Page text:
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One of Strauss’s great contributions to understanding Machiavelli and other thinkers is his attentiveness to how great writers allow themselves to be misunderstood. Meier shows that Strauss does the same thing. Strauss allows readers to conclude that we must sharply distinguish “modern” from “classical” political philosophy, with Machiavelli as the pivot point, the founder of the modern enterprise. Machiavelli, it would seem, almost single-handedly “lowered the bar” not just of expectations for politics but also of understanding human things. Above all, he demanded that man be understood not in the light of his “high” capacities but from the perspective of his “low” origins, thereby paving the way for Thomas Hobbes and John Locke’s “state of nature” teachings, as well as the reductionism of Jean-Jacques Rousseau and others. Machiavelli was the instigator of a movement, the first “youth movement,” of aspiring princes who would conquer nature, reclaim the Garden of Eden on earth, and make revealed religion irrelevant.
As powerful as this teaching is, Meier argues that it does not represent Strauss’s true thought. Instead, Meier claims, Strauss read Machiavelli’s calls for “good arms” as a call for “the young,” who wish to know, to provide themselves with good reasons to defend their life, i.e., the life of philosophy. The antagonist is revelation but the fight is on behalf of the elite, not the masses. The battle is private, not public.
Accordingly, the “culmination” of Machiavelli and Strauss’s insights concern the status of the Biblical God and the supposed virtue of humility. Christian humility seems most opposed to the classical virtue of magnanimity or greatness of soul. Our world is heir to two conflicting traditions. Yet rather than appeal directly to the classical alternative, Machiavelli extols “humanity.” He thereby publicly allies philosophy with politics for the relief of man’s estate. And by seeming to exclude any virtue that extends beyond the human, he precludes religion from ever recapturing our aspirations.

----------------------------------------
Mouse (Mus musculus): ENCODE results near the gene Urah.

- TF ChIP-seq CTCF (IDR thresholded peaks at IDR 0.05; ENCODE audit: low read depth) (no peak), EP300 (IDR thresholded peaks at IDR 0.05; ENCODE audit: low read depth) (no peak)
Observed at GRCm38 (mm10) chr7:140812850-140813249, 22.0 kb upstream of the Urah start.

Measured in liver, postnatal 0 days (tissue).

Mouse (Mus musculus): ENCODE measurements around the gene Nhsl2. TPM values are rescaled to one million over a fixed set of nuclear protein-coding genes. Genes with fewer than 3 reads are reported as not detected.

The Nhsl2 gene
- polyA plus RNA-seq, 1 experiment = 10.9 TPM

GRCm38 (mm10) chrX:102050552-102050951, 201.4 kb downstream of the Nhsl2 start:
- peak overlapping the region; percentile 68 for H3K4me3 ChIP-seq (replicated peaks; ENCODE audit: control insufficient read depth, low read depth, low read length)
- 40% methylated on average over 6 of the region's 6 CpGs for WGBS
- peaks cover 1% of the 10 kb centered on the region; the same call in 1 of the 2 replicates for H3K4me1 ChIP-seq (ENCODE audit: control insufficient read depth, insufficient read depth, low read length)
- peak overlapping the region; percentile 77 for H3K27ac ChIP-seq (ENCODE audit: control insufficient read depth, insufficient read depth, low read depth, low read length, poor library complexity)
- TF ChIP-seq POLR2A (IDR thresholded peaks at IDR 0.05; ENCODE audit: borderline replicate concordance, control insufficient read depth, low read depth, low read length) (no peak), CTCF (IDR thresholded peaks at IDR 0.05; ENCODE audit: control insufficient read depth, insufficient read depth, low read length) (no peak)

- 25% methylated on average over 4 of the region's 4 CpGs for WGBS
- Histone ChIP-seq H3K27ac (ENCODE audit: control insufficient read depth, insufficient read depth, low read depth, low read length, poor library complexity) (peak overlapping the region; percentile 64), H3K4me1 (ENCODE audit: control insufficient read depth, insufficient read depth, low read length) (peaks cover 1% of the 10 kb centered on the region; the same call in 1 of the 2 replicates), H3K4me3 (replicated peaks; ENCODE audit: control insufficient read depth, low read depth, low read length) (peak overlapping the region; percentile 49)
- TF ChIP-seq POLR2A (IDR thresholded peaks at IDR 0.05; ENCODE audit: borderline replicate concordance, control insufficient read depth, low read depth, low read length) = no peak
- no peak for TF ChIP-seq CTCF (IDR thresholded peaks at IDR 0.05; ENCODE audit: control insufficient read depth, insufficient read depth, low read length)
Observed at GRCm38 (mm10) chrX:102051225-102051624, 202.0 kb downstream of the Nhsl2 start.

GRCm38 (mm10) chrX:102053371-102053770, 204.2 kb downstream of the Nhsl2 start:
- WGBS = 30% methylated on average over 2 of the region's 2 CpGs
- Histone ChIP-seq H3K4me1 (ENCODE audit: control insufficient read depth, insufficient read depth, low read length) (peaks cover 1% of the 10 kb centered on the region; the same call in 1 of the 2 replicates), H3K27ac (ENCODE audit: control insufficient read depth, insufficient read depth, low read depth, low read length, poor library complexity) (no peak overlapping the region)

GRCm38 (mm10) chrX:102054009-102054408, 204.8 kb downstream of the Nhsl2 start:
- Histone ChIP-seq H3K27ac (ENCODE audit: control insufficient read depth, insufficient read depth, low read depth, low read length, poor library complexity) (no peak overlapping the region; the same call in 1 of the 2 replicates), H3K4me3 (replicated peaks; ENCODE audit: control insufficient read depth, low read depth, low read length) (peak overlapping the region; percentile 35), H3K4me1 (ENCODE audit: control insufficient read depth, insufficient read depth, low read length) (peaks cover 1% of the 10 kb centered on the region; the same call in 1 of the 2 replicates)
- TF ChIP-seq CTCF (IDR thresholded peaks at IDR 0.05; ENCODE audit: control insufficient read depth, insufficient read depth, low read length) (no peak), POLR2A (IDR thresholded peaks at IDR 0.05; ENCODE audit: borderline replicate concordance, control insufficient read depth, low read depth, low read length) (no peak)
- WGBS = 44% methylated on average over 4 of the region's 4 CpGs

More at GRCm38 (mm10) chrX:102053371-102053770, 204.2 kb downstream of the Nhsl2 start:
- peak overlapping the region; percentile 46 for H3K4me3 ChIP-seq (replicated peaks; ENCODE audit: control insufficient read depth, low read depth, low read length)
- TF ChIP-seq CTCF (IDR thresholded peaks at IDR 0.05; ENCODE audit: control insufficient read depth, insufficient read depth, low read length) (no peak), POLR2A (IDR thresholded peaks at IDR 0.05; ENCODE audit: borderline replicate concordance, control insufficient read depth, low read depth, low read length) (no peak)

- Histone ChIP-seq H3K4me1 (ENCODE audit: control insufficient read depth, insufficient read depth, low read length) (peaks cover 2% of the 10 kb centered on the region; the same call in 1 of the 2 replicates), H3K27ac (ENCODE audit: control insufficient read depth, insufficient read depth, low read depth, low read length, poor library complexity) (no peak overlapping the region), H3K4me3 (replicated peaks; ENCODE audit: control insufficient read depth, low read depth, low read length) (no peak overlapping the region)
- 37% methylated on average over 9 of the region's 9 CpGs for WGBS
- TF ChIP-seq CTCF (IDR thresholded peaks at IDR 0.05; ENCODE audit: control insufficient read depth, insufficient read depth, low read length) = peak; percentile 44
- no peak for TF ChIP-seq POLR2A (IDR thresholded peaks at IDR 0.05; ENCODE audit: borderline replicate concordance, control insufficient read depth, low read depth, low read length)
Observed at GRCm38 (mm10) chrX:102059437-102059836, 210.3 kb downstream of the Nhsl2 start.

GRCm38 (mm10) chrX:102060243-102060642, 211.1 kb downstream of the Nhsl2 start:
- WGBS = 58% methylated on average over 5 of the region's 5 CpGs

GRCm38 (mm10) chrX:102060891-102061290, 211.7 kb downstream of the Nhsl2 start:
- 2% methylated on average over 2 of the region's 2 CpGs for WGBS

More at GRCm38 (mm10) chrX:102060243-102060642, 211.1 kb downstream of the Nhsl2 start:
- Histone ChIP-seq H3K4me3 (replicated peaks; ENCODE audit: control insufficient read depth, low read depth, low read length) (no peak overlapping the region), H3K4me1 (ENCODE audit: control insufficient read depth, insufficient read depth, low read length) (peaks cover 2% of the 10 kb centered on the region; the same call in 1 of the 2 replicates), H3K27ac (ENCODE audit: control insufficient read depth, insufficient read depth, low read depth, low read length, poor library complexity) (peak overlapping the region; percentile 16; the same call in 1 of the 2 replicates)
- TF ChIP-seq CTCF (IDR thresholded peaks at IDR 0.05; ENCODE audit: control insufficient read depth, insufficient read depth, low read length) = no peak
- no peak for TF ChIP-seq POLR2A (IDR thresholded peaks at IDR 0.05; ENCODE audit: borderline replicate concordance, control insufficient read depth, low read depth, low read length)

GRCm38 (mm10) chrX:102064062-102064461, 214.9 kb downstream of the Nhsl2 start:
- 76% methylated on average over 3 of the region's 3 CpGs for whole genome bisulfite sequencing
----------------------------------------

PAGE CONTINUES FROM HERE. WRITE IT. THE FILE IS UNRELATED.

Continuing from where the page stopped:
Strauss implies, however, that even while praising humanity Machiavelli himself demonstrates magnanimity in this act of re-founding philosophy. In the world shaped by Machiavelli’s public teaching, Strauss does the same thing in a different way, by encouraging his students to reengage the “tradition” of “classical political philosophy” from which Machiavelli supposedly broke. Philosophy must renew itself by recovering revelation, the antagonist whose challenge Machiavelli’s public success has so muted.
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In short, through his reading of Strauss’s reading of Machiavelli, Meier presents Strauss as both a discoverer and an innovator. Strauss reveals and then conceals a Machiavelli who stands in continuity rather than conflict with the past. And Strauss follows Machiavelli’s example by proposing a major change in the way we approach this past that Machiavelli has seemingly superseded. Whereas Machiavelli’s “new modes and orders” cloak the continuity of his intention, Strauss’s conservatism cloaks his innovation.
The magnanimity of the founder looms large as well in Chapter Three, which relies on Meier’s interpretation of Rousseau’s Social Contract, a work that looks ahead to modern liberalism and back to Machiavelli. Meier argues that by revealing the principles of political right, Rousseau also shows the limits of politics. The Social Contract, then, is not only or primarily an inquiry into the political things but rather a political defense of philosophy. The most revealing actor in this defense is the “grand legislator,” whom Rousseau treats as necessary to politics but outside of politics, the need for and status of the legislator underscoring the insuperable tension between politics and philosophy. Likewise, in Rousseau’s famous “civil religion,” wisdom and omnipotence are pointedly omitted from the account of the deity’s attributes. Rousseau’s work, too, creates space for philosophy, for his turn later in life to reveries on nature and himself.